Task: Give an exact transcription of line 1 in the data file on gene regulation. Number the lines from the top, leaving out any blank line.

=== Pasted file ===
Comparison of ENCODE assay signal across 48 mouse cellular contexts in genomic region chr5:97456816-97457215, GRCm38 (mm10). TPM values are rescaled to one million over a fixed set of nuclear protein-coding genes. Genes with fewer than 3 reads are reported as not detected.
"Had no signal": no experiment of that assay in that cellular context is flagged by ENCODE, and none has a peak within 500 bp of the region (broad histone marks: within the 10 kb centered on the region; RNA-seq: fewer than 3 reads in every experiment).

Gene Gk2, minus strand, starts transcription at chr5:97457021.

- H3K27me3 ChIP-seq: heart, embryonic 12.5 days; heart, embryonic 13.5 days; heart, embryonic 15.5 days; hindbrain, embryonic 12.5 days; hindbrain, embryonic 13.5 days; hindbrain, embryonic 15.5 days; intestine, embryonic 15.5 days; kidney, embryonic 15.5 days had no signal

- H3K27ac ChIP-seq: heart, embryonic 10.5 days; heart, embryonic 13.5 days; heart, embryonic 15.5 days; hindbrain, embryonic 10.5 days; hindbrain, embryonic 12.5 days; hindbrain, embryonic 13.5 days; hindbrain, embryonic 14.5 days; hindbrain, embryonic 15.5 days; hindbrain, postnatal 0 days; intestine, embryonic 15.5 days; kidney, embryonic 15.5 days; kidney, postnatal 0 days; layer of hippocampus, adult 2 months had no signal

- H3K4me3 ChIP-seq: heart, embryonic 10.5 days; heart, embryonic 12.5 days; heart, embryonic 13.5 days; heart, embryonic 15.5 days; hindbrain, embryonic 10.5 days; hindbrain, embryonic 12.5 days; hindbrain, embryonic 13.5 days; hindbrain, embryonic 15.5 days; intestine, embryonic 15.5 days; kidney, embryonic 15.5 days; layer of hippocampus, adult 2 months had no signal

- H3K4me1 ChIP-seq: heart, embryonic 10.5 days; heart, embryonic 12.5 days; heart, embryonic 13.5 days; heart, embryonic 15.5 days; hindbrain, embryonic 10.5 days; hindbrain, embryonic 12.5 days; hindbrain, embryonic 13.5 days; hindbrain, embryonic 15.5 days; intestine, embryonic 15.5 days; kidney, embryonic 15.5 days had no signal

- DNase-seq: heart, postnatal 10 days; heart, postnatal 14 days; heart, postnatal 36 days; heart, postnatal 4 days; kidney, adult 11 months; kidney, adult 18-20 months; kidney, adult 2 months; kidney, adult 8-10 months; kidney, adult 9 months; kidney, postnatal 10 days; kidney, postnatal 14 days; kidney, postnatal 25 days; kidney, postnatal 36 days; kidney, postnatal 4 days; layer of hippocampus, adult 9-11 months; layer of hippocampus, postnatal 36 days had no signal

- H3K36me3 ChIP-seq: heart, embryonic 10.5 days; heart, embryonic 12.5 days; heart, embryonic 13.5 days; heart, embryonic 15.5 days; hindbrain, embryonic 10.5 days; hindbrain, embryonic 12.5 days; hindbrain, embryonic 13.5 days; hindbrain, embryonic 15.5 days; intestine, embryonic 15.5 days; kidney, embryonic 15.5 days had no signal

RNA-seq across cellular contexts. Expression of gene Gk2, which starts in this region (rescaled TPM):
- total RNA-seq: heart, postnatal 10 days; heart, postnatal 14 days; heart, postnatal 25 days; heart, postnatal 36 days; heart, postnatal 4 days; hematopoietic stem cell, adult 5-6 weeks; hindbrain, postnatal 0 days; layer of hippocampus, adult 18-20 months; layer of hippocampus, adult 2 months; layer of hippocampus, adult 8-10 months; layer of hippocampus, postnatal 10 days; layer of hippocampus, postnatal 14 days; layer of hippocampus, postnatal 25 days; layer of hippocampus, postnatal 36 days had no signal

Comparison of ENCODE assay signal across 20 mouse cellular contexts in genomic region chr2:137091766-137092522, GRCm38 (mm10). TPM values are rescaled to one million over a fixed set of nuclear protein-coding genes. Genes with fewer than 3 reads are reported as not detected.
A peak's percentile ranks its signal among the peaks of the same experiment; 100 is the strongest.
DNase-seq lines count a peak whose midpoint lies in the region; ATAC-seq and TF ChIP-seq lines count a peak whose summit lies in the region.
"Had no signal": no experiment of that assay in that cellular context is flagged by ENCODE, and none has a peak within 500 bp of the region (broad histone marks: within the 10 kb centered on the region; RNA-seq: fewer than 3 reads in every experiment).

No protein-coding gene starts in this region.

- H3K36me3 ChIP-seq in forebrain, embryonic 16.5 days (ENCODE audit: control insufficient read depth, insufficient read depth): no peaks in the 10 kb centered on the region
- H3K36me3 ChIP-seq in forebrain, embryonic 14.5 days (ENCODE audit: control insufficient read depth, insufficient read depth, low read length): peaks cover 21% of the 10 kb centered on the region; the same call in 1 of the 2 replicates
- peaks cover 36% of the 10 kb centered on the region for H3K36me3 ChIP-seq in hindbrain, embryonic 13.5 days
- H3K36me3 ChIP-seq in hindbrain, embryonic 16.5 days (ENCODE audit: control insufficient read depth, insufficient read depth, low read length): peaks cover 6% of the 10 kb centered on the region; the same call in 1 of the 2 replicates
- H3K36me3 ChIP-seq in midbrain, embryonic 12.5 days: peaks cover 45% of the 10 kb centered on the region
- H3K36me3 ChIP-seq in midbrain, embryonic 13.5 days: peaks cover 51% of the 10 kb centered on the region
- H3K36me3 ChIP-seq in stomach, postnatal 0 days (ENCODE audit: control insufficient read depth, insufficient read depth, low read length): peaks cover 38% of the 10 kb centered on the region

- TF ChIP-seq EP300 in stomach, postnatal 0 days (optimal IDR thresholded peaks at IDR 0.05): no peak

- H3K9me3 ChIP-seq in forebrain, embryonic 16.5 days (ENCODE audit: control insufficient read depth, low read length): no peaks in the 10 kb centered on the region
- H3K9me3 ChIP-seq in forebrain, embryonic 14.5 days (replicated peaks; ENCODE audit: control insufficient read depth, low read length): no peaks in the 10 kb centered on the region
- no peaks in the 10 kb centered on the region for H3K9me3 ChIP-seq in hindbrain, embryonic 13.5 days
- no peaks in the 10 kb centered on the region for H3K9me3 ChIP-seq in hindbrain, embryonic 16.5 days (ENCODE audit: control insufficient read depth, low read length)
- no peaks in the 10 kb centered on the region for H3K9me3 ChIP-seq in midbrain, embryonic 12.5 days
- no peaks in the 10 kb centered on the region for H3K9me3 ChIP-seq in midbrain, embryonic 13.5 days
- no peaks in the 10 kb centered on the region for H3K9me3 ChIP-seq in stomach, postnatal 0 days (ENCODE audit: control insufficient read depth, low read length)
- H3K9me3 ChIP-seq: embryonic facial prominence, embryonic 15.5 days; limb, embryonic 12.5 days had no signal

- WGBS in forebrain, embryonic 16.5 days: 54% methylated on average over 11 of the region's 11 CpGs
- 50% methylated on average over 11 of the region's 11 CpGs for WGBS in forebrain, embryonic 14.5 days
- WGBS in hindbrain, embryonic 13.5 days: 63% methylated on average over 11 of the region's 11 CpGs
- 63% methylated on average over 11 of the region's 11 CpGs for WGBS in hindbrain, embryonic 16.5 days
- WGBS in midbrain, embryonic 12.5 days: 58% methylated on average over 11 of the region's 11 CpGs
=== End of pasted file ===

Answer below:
Comparison of ENCODE assay signal across 48 mouse cellular contexts in genomic region chr5:97456816-97457215, GRCm38 (mm10). TPM values are rescaled to one million over a fixed set of nuclear protein-coding genes. Genes with fewer than 3 reads are reported as not detected.